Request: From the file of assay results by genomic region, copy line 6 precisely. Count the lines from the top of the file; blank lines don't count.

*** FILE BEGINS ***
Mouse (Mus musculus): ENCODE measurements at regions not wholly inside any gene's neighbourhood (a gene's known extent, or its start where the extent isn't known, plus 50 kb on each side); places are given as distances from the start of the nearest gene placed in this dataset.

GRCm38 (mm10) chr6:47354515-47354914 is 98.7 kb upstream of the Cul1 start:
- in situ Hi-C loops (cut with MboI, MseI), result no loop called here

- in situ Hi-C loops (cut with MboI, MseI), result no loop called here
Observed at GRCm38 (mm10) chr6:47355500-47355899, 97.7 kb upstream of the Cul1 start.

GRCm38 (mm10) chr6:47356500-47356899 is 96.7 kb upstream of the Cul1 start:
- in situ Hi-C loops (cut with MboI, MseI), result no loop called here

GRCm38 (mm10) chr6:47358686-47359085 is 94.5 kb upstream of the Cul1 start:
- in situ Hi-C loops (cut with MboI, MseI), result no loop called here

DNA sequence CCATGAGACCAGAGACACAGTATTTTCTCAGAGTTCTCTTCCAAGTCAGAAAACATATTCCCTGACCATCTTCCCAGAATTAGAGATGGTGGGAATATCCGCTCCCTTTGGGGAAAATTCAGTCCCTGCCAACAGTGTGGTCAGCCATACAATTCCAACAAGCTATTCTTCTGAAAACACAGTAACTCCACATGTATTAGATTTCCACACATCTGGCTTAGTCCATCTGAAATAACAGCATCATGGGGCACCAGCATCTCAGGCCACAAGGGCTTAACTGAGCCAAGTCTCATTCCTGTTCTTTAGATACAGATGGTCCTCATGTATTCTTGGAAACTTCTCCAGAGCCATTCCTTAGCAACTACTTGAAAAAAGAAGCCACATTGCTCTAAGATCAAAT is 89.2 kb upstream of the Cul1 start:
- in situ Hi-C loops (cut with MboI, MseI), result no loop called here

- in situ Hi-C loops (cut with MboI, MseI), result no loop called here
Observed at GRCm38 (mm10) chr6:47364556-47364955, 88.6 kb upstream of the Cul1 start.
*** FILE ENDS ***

GRCm38 (mm10) chr6:47356500-47356899 is 96.7 kb upstream of the Cul1 start: